(2FA), also known as dual-factor authentication, is a security system through which a user trying to access a system or application is verified in two distinct ways instead of just a password.

Therefore, the solution you’re seeking should have an adaptive authentication that allows the configuration of adaptive policies for suspicious access requests. It is, therefore, worth noting that such a solution is not susceptible to man-in-the-middle attacks. The system’s authenticators use encrypted Class 2 SMS.

Consequently, this makes it a dual-encrypted system. No PIN, code or OTP is exchanged over the air. Only a strongly encrypted signature is exchanged to communicate the strong authentication.

  1. Lost Phone Blacklisting

Your customers can lose their mobile phones, making the devices susceptible to compromise. As a result, you should ensure the system is locked to avoid unauthorized access. This is especially true given that your mobile banking solution obliges the service provider to secure, deactivate and revoke personalized security credentials (PSCs) in the lost phone.

In the case of a lost or stolen phone, the options for two-way communication are as follows:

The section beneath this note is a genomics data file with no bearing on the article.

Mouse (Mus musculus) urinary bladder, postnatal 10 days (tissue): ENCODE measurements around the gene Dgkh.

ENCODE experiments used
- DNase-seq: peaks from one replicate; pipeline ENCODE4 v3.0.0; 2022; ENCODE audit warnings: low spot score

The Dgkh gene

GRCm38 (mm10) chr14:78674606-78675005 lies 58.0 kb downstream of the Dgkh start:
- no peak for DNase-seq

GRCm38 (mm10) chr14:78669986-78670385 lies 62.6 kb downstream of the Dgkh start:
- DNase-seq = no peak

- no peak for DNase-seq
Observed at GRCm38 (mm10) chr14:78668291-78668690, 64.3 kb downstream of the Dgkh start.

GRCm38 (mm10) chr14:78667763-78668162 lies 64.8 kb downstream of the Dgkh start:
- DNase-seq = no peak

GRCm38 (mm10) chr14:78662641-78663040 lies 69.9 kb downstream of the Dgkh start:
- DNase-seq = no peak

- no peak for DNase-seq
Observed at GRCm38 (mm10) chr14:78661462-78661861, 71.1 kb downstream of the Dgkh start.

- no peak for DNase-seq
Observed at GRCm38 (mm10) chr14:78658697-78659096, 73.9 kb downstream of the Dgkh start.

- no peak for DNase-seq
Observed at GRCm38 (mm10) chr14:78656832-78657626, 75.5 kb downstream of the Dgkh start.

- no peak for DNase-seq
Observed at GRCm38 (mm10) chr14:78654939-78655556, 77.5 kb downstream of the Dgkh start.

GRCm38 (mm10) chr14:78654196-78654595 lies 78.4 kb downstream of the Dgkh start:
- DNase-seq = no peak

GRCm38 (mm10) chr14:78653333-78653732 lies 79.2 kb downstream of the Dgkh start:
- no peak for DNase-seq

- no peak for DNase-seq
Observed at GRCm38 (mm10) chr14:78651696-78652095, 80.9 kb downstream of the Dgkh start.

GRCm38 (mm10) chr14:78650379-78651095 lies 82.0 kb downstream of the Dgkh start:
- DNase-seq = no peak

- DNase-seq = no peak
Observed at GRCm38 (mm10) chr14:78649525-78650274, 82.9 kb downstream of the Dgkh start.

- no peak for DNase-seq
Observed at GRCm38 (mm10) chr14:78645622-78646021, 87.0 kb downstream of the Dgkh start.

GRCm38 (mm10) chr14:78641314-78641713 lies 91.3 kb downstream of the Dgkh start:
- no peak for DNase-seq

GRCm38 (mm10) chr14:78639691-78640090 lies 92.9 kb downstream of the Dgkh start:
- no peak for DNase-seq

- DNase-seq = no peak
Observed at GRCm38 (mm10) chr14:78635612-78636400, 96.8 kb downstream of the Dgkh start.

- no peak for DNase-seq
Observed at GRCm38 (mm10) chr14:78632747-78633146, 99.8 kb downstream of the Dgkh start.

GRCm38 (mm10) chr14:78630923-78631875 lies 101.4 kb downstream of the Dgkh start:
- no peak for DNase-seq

• The solution should not allow for a way to disable the phone remotely, as there is no two-way communication channel. However, associated software apps may gain access through alternative channels such as WiFi to enable remote connection.
  • The mobile operator can remotely disable the SIM and the device if the phone is switched on and connected to a mobile network.

The association of mobile phone, SIM and the phone number is stored very securely in the mobile network. And this information is unavailable to other agents in the ecosystem.

Whenever a mobile device connects to a network, the network is aware of the interlinking of the phone, SIM and mobile number. If the device is used with a different SIM, the network knows immediately that this is a new association. This necessitates appropriate action if interpreted as fraud. That is, you can easily mark the phone as stolen and block any associated authentication services.

It’s Time for a Real Transformation

Enhanced Mobile banking Security in two-step verification, Login, User, identification information security and encryption, Account Access app to sign in securely or receive verification codes by email or text message.

NLS Tech Solutions knows that SIM SWAP can be a real concern, and very difficult to detect. That’s why we have designed a flexible, secure mobile banking solution (Tera Mobile). The solution is based on a scalable system and accessible via USSD or Mobile Apps like Android.

It is fully integrated with SIM SWAP API from the Telcos and is able to detect and prevent related fraud. Its customer centric design also ensures it has all the features needed to fulfill all your technical business requirements.

    Get in Touch

     

    You can also talk to us directly on +254-20-263 2768 Or Email Our Business Development Manager at sales@nlske.com